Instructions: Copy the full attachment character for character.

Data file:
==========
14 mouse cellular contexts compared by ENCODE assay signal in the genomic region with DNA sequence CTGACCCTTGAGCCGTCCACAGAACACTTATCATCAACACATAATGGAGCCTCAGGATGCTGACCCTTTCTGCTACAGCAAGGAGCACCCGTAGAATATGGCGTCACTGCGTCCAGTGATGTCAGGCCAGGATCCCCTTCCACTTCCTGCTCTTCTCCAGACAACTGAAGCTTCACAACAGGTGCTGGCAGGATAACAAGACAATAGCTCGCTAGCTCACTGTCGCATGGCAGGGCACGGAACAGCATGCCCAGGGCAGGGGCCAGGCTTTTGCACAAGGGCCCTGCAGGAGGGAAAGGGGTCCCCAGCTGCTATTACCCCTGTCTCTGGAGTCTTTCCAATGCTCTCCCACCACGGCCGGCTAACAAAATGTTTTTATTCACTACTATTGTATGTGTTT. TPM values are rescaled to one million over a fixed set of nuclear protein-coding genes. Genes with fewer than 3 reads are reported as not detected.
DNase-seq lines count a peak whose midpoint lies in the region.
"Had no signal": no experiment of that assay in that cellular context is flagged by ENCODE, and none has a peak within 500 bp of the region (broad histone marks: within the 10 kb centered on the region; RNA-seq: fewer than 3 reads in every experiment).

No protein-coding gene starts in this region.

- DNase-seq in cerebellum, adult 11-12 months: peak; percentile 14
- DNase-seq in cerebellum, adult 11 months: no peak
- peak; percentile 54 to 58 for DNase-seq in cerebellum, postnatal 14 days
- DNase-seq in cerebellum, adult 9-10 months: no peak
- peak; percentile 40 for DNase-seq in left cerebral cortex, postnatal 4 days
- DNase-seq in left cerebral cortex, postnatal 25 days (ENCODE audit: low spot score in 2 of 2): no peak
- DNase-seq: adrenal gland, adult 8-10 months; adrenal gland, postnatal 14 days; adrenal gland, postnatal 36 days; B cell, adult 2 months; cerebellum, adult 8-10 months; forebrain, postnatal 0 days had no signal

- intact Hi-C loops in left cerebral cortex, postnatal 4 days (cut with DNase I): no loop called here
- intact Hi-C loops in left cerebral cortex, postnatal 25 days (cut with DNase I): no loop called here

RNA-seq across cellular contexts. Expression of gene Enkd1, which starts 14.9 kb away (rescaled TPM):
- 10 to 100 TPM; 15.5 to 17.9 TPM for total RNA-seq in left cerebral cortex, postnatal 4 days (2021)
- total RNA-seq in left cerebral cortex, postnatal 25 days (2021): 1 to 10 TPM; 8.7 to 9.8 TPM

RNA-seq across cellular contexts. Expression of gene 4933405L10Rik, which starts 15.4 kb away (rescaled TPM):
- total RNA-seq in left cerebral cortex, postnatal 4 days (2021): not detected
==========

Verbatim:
14 mouse cellular contexts compared by ENCODE assay signal in the genomic region with DNA sequence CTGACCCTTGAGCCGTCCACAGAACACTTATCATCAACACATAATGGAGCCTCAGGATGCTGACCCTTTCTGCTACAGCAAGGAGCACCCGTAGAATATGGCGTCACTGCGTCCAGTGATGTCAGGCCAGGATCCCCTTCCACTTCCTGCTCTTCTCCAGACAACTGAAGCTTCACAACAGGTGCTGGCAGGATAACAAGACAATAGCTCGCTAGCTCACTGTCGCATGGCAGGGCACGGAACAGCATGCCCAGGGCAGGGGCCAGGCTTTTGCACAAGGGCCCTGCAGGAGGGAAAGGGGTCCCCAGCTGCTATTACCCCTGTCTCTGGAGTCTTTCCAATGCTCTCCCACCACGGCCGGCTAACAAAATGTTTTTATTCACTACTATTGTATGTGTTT. TPM values are rescaled to one million over a fixed set of nuclear protein-coding genes. Genes with fewer than 3 reads are reported as not detected.
DNase-seq lines count a peak whose midpoint lies in the region.
"Had no signal": no experiment of that assay in that cellular context is flagged by ENCODE, and none has a peak within 500 bp of the region (broad histone marks: within the 10 kb centered on the region; RNA-seq: fewer than 3 reads in every experiment).

No protein-coding gene starts in this region.

- DNase-seq in cerebellum, adult 11-12 months: peak; percentile 14
- DNase-seq in cerebellum, adult 11 months: no peak
- peak; percentile 54 to 58 for DNase-seq in cerebellum, postnatal 14 days
- DNase-seq in cerebellum, adult 9-10 months: no peak
- peak; percentile 40 for DNase-seq in left cerebral cortex, postnatal 4 days
- DNase-seq in left cerebral cortex, postnatal 25 days (ENCODE audit: low spot score in 2 of 2): no peak
- DNase-seq: adrenal gland, adult 8-10 months; adrenal gland, postnatal 14 days; adrenal gland, postnatal 36 days; B cell, adult 2 months; cerebellum, adult 8-10 months; forebrain, postnatal 0 days had no signal

- intact Hi-C loops in left cerebral cortex, postnatal 4 days (cut with DNase I): no loop called here
- intact Hi-C loops in left cerebral cortex, postnatal 25 days (cut with DNase I): no loop called here

RNA-seq across cellular contexts. Expression of gene Enkd1, which starts 14.9 kb away (rescaled TPM):
- 10 to 100 TPM; 15.5 to 17.9 TPM for total RNA-seq in left cerebral cortex, postnatal 4 days (2021)
- total RNA-seq in left cerebral cortex, postnatal 25 days (2021): 1 to 10 TPM; 8.7 to 9.8 TPM

RNA-seq across cellular contexts. Expression of gene 4933405L10Rik, which starts 15.4 kb away (rescaled TPM):
- total RNA-seq in left cerebral cortex, postnatal 4 days (2021): not detected